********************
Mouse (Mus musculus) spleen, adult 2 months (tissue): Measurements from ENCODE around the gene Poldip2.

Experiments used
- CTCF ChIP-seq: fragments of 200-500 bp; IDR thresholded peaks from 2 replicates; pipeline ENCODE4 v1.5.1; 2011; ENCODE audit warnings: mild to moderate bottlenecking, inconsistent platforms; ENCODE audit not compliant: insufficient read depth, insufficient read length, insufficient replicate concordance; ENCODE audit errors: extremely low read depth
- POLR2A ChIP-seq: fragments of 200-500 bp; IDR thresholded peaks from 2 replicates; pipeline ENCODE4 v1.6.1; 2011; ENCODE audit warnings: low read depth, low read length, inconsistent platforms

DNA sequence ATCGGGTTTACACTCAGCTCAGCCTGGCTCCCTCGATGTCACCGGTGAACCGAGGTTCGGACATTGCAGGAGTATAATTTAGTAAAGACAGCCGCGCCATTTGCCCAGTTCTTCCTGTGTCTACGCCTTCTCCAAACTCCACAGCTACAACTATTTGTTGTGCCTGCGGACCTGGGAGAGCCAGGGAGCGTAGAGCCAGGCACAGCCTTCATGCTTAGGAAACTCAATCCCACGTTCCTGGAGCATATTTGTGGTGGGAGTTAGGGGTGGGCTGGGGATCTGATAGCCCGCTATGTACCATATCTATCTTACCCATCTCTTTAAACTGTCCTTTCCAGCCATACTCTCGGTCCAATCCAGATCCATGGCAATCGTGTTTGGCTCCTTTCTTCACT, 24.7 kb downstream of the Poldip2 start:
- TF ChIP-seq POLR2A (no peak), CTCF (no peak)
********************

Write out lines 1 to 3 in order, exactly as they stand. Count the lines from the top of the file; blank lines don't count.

Mouse (Mus musculus) spleen, adult 2 months (tissue): Measurements from ENCODE around the gene Poldip2.

Experiments used
- CTCF ChIP-seq: fragments of 200-500 bp; IDR thresholded peaks from 2 replicates; pipeline ENCODE4 v1.5.1; 2011; ENCODE audit warnings: mild to moderate bottlenecking, inconsistent platforms; ENCODE audit not compliant: insufficient read depth, insufficient read length, insufficient replicate concordance; ENCODE audit errors: extremely low read depth